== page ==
Equally odd is the overall tone of Larry Cohen’s screenplay. You can tell the talented B-movie maven (responsible for a wealth of wonders from It’s Alive! and The Stuff to Lustig’s Maniac Cop movies) thought he was crafting a clever commentary on the climate of rampant partisanship and diehard warmongering running throughout the national agenda at the time (a different Bush in the White House but the same old attack on Iraq). Using the human image of America’s might and right—good old white-bearded Colonel Sanders poster boy Sammy—to show how outrageous and deadly such an attitude might be, it’s impossible not to sense Cohen’s implied sarcasm or the genial grandstanding of his viewpoint. But because this is a horror film, a typical take on the mindless-monster-on-a-murder-spree storyline, a great deal of what Cohen hoped to accomplish is lost in the translation to terror. Somehow, the unreality of the situation (living dead soldier) and the pro-peace sentiments just don’t coagulate properly. Indeed, all the politics are deadened—rendered ridiculous when placed in the perspective of a supernatural setting.
Yet for all the confusing core concepts and arch political preaching, this is still supposed to be a scary movie. And it’s a damn fine fright flick at that. Sure, this is not some metaphysical take on paranormal paranoia schooled in spooks, demons, and wraithlike imps of hate. Instead, the fear is familiar and the deaths are deliriously creative, a witty reminder of the way killing used to conclude onscreen. You can argue all you want about the overall success of his premise or complete lack of suspense, but one thing is for sure: Lustig knows how to handle a horror set piece.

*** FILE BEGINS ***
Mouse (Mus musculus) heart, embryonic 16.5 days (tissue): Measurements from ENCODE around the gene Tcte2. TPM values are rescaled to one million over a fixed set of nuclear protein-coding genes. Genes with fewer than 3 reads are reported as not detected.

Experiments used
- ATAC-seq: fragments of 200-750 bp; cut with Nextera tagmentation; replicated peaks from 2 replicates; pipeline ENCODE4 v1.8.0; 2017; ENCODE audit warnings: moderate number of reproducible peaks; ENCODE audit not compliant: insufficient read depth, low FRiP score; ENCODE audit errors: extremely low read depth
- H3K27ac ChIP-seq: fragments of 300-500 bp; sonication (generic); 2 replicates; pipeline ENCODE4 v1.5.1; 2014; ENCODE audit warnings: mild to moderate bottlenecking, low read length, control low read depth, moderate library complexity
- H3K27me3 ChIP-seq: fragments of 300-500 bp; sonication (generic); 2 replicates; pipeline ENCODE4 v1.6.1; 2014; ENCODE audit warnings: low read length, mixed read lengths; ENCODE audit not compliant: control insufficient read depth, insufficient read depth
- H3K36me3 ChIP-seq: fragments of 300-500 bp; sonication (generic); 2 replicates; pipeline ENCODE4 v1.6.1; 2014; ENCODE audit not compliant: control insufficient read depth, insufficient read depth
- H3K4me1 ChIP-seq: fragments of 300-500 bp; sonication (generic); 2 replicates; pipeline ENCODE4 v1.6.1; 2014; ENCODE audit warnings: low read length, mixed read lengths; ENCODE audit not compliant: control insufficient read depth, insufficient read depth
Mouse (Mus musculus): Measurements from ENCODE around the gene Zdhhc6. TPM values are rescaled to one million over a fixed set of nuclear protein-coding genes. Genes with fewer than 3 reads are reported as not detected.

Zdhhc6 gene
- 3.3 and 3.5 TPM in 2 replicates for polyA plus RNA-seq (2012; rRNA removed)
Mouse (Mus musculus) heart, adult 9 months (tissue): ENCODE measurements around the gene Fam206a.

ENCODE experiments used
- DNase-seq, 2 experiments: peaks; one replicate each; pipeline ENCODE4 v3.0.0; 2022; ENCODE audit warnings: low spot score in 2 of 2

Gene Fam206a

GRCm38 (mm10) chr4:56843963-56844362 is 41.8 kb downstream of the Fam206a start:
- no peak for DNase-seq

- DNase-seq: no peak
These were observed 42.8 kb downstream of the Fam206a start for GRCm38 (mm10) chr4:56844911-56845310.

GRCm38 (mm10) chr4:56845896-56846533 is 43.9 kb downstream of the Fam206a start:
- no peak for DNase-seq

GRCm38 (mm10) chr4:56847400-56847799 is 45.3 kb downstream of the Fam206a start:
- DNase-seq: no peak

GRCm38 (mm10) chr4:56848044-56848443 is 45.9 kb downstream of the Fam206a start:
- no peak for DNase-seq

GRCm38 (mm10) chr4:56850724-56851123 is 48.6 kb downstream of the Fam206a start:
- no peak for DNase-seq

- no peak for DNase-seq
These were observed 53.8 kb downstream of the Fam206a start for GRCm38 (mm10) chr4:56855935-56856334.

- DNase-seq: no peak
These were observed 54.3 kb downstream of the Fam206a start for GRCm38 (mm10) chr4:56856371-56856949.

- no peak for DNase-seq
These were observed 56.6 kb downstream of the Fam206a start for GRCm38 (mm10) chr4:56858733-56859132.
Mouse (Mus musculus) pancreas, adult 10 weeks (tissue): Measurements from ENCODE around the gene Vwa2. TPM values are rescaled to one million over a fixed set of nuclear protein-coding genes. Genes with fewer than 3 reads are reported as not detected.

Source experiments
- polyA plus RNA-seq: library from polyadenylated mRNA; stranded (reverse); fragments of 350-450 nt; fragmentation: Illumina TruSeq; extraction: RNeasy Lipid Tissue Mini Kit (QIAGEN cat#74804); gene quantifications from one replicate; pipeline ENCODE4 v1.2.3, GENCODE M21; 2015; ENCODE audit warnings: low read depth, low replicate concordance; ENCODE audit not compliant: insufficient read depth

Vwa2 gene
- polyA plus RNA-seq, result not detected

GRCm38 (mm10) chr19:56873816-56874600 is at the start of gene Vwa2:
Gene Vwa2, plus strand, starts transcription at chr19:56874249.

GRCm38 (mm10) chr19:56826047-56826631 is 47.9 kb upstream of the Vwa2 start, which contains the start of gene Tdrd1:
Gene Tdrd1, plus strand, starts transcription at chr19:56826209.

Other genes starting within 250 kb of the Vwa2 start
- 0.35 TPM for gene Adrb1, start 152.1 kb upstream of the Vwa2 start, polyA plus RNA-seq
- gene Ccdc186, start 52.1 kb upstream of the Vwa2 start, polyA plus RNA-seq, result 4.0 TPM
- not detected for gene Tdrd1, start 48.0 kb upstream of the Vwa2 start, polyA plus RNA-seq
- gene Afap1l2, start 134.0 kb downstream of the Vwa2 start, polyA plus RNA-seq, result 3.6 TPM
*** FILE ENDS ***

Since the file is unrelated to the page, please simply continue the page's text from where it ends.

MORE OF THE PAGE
The stalk and slay sequence has always been a merry mainstay of the monster movie and Uncle Sam has a couple of doozies. The best is perhaps the initial hometown killing, when our really-walking-wounded Sam chases down a patriotic pervert on stilts, causing him to fall. Just the site of a twenty-foot-tall clown careening through city streets and into a spooky, foggy park is worth the price of admission. It makes the eventual off-camera slaughter that much more satisfying.
Lustig also sets another demise inside a sack race action scene. That’s right, as dozens of extras wear burlap body suits and hop about like rabid bunnies down the funny trail, our sinister Sam stalks, singles out, and slices up a careless teen who had previously tortured the National Anthem with his talentless tonsils. From an axe to the head to a final confrontation featuring that powder keg panacea for all lovers of big screen screams—the explosion—Uncle Sam has its genre attributes in the right place. Add in a creepy makeup job that makes our dead war hero look like so much warmed over swamp scum, and you’ve got a decent attempt at a novel new fiend. Frankly, who cares if it’s a tad tedious at times?
But in the end, it’s that wonderfully warming comfort zone that will finally sell you on Uncle Sam. After spending endless hours in sticky theaters watching scream queens have their breasts bloodied, and witnessing the wealth of woeful ineptness that compromised the majority of the home video horror market, it’s refreshing to see a film that actually understands the strictures of shock and the conditions for splatter. The slasher film, after all, is not some rock-solid scientific formula, a guaranteed success as long as the right combination of gore and lore are met. While the politics may be a little scorched and the explanations for the paranormal pandemonium completely underdone, this is still a film that knows from whence its wickedness was wrangled. Uncle Sam sets up the same shameless situation. And that feeling you get in the back of your head is not pride messing with you…it’s the ready recognition of a traditional take on terror.